Firefighters remained at the scene of a large wildfire in Sutherland last night in an ongoing effort to prevent “absolute devastation”.
The 5,000-acre blaze, located one mile west of Melvich near Thurso, has brought chaos to the local community resulting in several road closures and a power outage.
More than 800 properties were left without power at the height of the fire, which started around 10pm on Sunday.
Around a dozen fire crews from across the north battled the flames on the ground using beaters and knapsacks as a helicopter was drafted in to help bring the inferno, close to Strathy North wind farm under control.
Crews from Thurso, Wick, Dunbeath, Balintore, Kinlochbervie and Durness worked in rotations with crews from Inverness, Tongue, Golspie, Cromarty and Bonar Bridge using beaters and knapsacks across two sectors.
Two crews from Thurso and Wick remain at the scene this morning, and will soon be joined by appliances from Durness and Helmsdale.
Local councillor Linda Munro spoke of the impact the wildfire has had on the local community.
She said: “It’s absolutely devastating. There are wildfires all over the area and its causing no end of disruption. Yesterday there was a power outage that went all over the area and when something like that happens, one of the things it means is the petrol pumps go off so in Bettyhill we had a back-up of North Coast 500 tourists and others who want to fuel up before they move on because there isn’t so many access places. That’s something we will definitely be looking at in relation to community resilience going forward.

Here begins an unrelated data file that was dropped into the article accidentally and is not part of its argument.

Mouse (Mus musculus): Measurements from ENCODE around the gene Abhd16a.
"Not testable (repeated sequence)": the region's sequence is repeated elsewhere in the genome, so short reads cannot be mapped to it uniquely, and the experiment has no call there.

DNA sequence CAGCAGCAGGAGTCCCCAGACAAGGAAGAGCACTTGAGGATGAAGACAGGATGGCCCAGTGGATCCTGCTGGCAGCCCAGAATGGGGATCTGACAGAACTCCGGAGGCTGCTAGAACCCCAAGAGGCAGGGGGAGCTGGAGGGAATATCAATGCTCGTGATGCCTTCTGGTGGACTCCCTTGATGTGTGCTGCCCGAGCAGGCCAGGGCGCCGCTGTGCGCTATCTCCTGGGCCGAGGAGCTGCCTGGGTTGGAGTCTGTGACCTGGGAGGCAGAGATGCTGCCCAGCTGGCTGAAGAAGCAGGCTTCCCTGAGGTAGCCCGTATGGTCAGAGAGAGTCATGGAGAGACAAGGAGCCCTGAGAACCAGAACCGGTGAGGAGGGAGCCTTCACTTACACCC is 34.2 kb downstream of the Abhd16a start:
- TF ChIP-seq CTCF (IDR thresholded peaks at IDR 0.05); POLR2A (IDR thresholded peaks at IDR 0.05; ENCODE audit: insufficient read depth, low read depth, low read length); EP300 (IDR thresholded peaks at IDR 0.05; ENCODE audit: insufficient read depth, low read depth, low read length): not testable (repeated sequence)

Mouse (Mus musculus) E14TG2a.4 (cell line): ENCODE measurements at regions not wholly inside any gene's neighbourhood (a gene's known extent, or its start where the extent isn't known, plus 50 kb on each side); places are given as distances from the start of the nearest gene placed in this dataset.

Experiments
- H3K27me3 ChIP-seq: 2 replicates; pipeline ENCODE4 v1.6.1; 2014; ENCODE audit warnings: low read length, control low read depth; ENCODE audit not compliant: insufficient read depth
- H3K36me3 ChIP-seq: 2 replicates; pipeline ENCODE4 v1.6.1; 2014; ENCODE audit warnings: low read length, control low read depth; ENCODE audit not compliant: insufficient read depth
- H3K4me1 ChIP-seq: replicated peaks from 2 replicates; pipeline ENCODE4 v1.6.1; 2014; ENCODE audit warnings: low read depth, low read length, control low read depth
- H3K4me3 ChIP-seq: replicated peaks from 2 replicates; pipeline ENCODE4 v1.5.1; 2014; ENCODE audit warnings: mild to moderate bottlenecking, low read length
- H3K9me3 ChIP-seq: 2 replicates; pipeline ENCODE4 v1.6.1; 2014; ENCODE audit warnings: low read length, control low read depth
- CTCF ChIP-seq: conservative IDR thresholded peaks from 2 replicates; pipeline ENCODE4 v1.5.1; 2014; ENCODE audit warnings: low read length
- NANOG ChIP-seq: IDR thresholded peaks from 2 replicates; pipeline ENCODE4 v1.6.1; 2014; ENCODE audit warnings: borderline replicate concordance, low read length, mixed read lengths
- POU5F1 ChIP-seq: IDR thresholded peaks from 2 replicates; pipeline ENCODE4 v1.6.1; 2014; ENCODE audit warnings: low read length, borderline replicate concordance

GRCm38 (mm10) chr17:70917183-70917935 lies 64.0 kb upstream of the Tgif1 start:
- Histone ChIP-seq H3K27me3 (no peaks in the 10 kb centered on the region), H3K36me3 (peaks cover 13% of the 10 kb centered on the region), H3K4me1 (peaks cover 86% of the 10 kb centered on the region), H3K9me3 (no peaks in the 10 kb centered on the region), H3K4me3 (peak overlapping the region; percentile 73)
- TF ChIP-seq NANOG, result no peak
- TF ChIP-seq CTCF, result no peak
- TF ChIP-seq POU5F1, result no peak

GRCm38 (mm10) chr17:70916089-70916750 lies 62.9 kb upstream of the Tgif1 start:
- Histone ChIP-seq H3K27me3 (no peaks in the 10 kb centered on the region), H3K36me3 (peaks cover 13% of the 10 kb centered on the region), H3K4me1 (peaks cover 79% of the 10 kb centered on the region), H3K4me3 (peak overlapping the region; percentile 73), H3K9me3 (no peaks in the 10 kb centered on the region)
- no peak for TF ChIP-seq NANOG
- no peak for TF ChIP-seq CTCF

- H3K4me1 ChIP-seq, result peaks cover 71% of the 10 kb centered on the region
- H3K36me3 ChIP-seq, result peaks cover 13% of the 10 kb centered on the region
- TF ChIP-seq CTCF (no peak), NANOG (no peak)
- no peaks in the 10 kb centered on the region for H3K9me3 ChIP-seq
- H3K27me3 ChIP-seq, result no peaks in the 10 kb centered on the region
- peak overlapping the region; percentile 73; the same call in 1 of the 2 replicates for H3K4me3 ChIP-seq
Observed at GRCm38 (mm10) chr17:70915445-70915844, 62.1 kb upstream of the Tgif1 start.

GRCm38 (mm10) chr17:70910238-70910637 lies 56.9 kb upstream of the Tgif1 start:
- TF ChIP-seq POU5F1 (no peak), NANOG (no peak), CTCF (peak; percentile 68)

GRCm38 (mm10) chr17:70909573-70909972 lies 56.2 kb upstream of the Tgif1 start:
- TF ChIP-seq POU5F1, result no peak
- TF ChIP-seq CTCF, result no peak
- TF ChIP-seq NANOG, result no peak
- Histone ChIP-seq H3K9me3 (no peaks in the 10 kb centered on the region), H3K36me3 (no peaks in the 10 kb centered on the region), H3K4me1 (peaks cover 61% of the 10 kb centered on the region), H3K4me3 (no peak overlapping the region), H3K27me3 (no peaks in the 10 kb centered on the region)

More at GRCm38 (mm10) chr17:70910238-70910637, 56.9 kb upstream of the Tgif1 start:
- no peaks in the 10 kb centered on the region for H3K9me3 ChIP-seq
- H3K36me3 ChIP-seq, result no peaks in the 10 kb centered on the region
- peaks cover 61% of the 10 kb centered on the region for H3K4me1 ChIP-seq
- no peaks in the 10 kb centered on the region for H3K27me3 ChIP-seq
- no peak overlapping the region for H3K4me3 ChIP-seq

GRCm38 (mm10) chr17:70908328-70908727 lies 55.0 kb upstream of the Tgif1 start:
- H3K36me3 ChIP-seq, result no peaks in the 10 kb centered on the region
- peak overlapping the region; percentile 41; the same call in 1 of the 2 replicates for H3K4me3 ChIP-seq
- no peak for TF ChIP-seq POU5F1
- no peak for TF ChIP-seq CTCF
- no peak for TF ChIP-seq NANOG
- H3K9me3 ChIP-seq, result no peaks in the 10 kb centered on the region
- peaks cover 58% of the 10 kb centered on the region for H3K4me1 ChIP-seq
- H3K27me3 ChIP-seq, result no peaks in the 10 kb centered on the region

“Something as simple as that caused chaos. They dealt with it very well but it’s something that needs to be taken extremely seriously.”
Around 882 residents were left without power between 3.30pm and 10pm on Monday as the substantial heath fire caused damage to several pylons.
Six unmanned business sites remained without power yesterday as engineers from Scottish and Southern Energy Network liaised with firefighters to gain access to the affected areas.
A spokeswoman from SSEN apologised for the disruption.
She said: “We would like to apologise to customers in the Melvich area whose power was temporarily interrupted yesterday, and assure them that our teams did everything possible to restore their supplies as safely and as quickly as possible.”
The A836 was closed by police shortly after 9am yesterday as smoke bellowed from the fire which a fire spokeswoman said ‘remained close to the roadside’.
The road was later reopened as firefighters remained at the scene.
The fire is the latest in a string of incidents to have battered the Highlands in recent weeks, causing devastation to the open land in various local communities.
Mrs Munro added: “On behalf of the community and myself I really cannot thank them enough for what they are doing at this time of year to keep us safe. They are all that stands between us and absolutely devastation.”
David Mackay, operations manager at Scottish Natural Heritage said: “Wildfires have caused considerable damage in the far north of Scotland in recent weeks including to important protected areas which are fragile, easily damaged by fire and can take a long time to recover.
“The fire danger risk is currently very high for Scotland, rising to extreme by the end of the week, and in these kinds of conditions it’s important to remember that wildfires can spread quickly and have a devastating impact on nature and wildlife. At this time of year the nests, eggs and chicks of ground nesting birds such as greenshank and golden plover are particularly vulnerable.
“We’d also ask members of the public to bear in mind that when there is a high fire risk, the Scottish Outdoor Access Code advises people not to light open fires and to use a camping stove instead.”